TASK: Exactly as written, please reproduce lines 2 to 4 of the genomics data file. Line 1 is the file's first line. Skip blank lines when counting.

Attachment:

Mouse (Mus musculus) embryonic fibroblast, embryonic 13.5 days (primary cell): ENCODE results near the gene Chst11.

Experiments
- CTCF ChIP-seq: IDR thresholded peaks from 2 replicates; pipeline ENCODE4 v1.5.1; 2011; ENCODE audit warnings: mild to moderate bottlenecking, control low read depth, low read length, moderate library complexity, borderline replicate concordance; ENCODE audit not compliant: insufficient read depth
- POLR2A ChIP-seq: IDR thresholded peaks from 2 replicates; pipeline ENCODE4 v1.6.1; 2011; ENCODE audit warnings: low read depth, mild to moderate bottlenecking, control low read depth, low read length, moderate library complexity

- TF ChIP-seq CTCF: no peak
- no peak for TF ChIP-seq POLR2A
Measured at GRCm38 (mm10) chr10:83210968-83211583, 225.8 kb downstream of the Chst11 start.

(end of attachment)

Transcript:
Experiments
- CTCF ChIP-seq: IDR thresholded peaks from 2 replicates; pipeline ENCODE4 v1.5.1; 2011; ENCODE audit warnings: mild to moderate bottlenecking, control low read depth, low read length, moderate library complexity, borderline replicate concordance; ENCODE audit not compliant: insufficient read depth
- POLR2A ChIP-seq: IDR thresholded peaks from 2 replicates; pipeline ENCODE4 v1.6.1; 2011; ENCODE audit warnings: low read depth, mild to moderate bottlenecking, control low read depth, low read length, moderate library complexity